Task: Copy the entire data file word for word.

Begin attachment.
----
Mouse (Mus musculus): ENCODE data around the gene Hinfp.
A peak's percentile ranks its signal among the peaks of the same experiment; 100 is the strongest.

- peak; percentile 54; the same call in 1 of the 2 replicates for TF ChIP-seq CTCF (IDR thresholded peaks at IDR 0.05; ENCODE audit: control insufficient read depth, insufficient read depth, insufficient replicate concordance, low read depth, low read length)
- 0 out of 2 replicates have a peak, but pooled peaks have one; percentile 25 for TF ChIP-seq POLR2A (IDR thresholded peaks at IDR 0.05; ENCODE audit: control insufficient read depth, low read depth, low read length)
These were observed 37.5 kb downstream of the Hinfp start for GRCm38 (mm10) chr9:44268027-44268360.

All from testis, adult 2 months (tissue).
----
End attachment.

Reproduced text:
Mouse (Mus musculus): ENCODE data around the gene Hinfp.
A peak's percentile ranks its signal among the peaks of the same experiment; 100 is the strongest.

- peak; percentile 54; the same call in 1 of the 2 replicates for TF ChIP-seq CTCF (IDR thresholded peaks at IDR 0.05; ENCODE audit: control insufficient read depth, insufficient read depth, insufficient replicate concordance, low read depth, low read length)
- 0 out of 2 replicates have a peak, but pooled peaks have one; percentile 25 for TF ChIP-seq POLR2A (IDR thresholded peaks at IDR 0.05; ENCODE audit: control insufficient read depth, low read depth, low read length)
These were observed 37.5 kb downstream of the Hinfp start for GRCm38 (mm10) chr9:44268027-44268360.

All from testis, adult 2 months (tissue).